Democrats and Republicans have ruled and battled in Washington, D.C., for nearly two centuries, but support for a third major U.S. political party has the support of a large majority (63%), according to the latest Gallup Poll.
The poll asked respondents if they agree the GOP and Democrats do "such a poor job" representing the American people that "a third major party is needed," and the 63% in agreement is an all-time high in the poll and represented a 7-point increase from a year ago.
This high trumps the 61% seen in 2017 after former President Donald Trump took office and faced what he called a "cloud" over his presidency by Democrats' "obstruction," and in 2021 after Democrats' Jan. 6 narratives claiming an "insurrection" in which they failed to convict Trump for being responsible.
Pundits have noted that a third-party 2024 presidential candidate would be beneficial for the Republican nominee, particularly Trump, while Democrats project it would cut into President Joe Biden's support.
Notably, a frustrated Robert F. Kennedy Jr. is weighing leaving the Democrats' "rigged" primary structure to run as an independent, which has many political insiders projecting he will siphon off many anti-Trump votes from Biden, who is increasingly unpopular among independent voters in polls, including Gallup's.
Also, moderate Sen. Joe Manchin, D-W.Va., has been mentioned as a potential presidential candidate for a third party – perhaps with the No Labels faction – but pundits see him more as an anti-Trump option who would pull Democrat voters from Biden.
A third-party alternative is naturally popular among independents, and 75% in the Gallup poll say "a third major party is needed" – a number than has not been below 70% in the poll since 2013 – but it also notable more Republicans want a third-party option.
Historically, third-party support is below majorities for registered Democrats and Republican voters, but that is no longer a case for GOP voters: 58% want a major third party now, up for 45% in last year's poll.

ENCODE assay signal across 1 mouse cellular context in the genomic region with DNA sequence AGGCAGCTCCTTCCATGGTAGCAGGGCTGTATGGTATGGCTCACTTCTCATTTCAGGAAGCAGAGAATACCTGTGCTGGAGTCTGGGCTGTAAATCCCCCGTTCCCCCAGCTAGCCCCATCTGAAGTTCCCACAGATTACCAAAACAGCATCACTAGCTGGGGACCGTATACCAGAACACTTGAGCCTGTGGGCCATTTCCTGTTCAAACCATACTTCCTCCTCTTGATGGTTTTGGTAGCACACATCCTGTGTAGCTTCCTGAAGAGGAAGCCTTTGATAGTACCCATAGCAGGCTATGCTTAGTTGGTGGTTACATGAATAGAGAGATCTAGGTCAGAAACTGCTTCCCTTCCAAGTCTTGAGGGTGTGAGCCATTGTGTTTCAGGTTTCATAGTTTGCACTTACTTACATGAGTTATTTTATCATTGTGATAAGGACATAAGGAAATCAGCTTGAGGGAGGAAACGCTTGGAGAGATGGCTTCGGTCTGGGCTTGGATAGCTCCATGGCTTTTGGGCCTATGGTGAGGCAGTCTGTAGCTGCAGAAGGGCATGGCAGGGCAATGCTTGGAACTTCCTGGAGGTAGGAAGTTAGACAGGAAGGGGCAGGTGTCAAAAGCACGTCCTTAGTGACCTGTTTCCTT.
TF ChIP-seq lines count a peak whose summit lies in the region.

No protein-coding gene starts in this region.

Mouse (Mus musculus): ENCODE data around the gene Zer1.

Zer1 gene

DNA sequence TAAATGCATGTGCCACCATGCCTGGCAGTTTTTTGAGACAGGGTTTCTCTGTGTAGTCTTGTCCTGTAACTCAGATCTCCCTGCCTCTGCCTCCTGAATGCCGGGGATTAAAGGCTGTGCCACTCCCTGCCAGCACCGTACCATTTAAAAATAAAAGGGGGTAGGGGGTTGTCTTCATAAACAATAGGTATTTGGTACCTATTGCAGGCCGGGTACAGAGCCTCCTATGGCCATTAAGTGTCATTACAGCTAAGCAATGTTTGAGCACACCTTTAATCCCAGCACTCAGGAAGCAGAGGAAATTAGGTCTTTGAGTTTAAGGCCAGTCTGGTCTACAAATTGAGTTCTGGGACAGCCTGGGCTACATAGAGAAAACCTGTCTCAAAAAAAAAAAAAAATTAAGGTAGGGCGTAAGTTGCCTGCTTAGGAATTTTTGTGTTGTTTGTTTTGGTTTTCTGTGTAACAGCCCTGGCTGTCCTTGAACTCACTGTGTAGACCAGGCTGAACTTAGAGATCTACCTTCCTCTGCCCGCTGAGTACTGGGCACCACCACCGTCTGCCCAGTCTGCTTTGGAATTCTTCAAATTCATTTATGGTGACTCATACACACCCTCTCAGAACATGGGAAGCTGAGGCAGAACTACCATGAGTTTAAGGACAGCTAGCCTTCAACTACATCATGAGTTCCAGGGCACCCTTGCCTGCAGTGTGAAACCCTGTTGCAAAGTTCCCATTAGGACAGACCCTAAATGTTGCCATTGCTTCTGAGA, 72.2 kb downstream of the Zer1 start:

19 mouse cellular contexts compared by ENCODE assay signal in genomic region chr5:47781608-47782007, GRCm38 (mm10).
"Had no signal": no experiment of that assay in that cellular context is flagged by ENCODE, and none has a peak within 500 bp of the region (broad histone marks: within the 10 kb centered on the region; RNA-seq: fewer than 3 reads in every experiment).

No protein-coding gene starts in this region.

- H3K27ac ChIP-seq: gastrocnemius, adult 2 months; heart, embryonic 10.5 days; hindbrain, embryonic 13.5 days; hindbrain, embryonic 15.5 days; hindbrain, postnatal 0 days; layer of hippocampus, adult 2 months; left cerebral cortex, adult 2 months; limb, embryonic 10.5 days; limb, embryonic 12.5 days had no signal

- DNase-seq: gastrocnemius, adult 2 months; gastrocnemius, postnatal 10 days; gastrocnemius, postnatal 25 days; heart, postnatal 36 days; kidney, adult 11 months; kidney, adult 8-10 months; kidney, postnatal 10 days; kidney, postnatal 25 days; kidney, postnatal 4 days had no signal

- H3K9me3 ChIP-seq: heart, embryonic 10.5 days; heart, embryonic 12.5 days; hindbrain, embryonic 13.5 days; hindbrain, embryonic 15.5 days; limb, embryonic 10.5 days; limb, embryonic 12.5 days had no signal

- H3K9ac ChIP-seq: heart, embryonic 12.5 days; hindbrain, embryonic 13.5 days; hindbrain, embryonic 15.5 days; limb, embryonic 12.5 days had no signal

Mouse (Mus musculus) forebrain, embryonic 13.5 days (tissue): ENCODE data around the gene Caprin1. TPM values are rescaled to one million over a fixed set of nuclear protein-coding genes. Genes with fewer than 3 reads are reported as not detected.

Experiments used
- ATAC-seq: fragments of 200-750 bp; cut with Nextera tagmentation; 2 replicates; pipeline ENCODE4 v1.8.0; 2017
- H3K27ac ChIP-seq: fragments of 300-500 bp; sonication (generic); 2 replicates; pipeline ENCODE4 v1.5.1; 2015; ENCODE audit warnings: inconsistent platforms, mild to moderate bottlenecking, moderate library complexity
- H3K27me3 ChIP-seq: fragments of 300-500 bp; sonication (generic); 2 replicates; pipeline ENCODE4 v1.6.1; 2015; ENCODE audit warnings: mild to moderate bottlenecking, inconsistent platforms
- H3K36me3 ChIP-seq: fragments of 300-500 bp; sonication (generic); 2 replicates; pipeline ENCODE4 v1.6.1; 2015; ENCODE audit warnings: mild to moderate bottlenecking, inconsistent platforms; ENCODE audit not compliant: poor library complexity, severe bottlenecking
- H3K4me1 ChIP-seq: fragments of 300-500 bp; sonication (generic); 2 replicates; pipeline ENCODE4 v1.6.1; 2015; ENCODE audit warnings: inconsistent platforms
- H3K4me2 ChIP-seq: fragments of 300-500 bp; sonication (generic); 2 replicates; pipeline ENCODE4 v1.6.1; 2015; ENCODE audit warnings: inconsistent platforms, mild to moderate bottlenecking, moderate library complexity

That appears to align with the anti-Trump Republicans disenchanted with the prospect of having to vote for another four years of Biden, 80.
Democrats wanting a third-party candidate are still in a minority at 46%, but that is up from 40% a year ago.
"With the 2024 presidential election looming, noted educator Cornel West has declared his candidacy for the Green Party nomination, and political scion Robert F. Kennedy Jr. is expected to announce his independent presidential candidacy," Gallup's Jeffrey Jones wrote in his "bottom line" analysis.
"In addition, the 'No Labels' organization is laying the groundwork to run a third-party candidate that represents the political center. This effort is partly designed to address public sentiment in favor of a third party and dissatisfaction with a rematch of the 2020 election between Donald Trump and Joe Biden, both of whom are unpopular with U.S. adults.
"The No Labels organization says it has no interest in playing a spoiler role and will not decide on its 2024 intentions until after the major-party nominees have been determined."
Gallup's annual governance poll was conducted Sept. 1-23 among 1,016 U.S. adults. The results have a margin of error of plus or minus 4 percentage points.
Eric Mack has been a writer and editor at Newsmax since 2016. He is a 1998 Syracuse University journalism graduate and a New York Press Association award-winning writer.
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